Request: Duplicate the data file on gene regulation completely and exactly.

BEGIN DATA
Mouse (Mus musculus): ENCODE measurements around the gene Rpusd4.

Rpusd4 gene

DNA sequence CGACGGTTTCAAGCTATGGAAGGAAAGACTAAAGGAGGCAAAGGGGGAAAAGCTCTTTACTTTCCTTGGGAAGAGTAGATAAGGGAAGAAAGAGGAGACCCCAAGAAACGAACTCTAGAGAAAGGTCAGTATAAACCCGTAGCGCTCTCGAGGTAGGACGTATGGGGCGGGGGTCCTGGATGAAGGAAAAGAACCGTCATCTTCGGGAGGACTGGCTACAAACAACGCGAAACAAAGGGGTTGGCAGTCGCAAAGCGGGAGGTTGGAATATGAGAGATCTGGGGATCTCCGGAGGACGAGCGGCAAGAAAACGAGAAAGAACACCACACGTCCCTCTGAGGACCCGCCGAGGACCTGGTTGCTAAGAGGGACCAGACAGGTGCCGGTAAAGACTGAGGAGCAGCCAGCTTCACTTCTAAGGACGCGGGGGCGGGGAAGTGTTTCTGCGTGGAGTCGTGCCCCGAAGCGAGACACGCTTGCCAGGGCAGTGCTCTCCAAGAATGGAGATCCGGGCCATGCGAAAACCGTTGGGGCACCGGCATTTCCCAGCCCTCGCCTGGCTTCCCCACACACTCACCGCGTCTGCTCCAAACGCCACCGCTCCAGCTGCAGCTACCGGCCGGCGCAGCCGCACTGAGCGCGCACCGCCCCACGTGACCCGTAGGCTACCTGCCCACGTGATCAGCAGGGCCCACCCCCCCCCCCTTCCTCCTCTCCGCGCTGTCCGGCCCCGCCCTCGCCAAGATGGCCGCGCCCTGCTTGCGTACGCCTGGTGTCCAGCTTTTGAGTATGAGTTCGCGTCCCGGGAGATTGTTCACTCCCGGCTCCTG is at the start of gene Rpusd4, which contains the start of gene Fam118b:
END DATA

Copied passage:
Mouse (Mus musculus): ENCODE measurements around the gene Rpusd4.

Rpusd4 gene

DNA sequence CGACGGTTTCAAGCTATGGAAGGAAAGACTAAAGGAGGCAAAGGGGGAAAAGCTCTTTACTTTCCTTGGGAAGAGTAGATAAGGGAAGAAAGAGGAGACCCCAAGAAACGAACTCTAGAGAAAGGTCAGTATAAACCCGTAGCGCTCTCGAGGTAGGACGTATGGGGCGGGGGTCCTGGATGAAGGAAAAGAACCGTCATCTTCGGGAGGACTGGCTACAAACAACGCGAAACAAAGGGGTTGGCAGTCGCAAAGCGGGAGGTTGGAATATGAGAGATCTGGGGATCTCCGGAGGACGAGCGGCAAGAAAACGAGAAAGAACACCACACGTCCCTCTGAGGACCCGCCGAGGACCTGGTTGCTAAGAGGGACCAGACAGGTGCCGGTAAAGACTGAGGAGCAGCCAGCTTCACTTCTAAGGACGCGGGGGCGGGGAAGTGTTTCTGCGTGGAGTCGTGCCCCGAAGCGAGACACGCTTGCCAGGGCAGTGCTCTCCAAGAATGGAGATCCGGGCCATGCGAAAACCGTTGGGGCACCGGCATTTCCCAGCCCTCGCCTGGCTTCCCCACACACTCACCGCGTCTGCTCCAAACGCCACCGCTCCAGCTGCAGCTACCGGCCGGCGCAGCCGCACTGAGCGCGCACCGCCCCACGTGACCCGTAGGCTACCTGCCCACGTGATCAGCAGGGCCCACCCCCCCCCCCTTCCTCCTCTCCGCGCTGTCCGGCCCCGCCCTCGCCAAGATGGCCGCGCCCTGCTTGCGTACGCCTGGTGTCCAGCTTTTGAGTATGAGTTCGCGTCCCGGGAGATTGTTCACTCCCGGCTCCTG is at the start of gene Rpusd4, which contains the start of gene Fam118b: